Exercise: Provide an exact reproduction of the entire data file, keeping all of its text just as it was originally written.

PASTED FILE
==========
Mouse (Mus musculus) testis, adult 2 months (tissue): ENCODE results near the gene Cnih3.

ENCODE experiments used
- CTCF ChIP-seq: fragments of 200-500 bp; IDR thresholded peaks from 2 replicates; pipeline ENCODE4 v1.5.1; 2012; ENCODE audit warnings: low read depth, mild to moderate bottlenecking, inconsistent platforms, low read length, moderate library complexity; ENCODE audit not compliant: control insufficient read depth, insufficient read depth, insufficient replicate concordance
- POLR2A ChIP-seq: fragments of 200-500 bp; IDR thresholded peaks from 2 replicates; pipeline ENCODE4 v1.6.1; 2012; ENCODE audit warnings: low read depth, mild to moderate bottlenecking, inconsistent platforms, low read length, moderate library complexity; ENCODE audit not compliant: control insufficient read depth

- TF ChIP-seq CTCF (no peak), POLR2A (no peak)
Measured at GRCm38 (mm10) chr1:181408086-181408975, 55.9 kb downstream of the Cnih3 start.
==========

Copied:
Mouse (Mus musculus) testis, adult 2 months (tissue): ENCODE results near the gene Cnih3.

ENCODE experiments used
- CTCF ChIP-seq: fragments of 200-500 bp; IDR thresholded peaks from 2 replicates; pipeline ENCODE4 v1.5.1; 2012; ENCODE audit warnings: low read depth, mild to moderate bottlenecking, inconsistent platforms, low read length, moderate library complexity; ENCODE audit not compliant: control insufficient read depth, insufficient read depth, insufficient replicate concordance
- POLR2A ChIP-seq: fragments of 200-500 bp; IDR thresholded peaks from 2 replicates; pipeline ENCODE4 v1.6.1; 2012; ENCODE audit warnings: low read depth, mild to moderate bottlenecking, inconsistent platforms, low read length, moderate library complexity; ENCODE audit not compliant: control insufficient read depth

- TF ChIP-seq CTCF (no peak), POLR2A (no peak)
Measured at GRCm38 (mm10) chr1:181408086-181408975, 55.9 kb downstream of the Cnih3 start.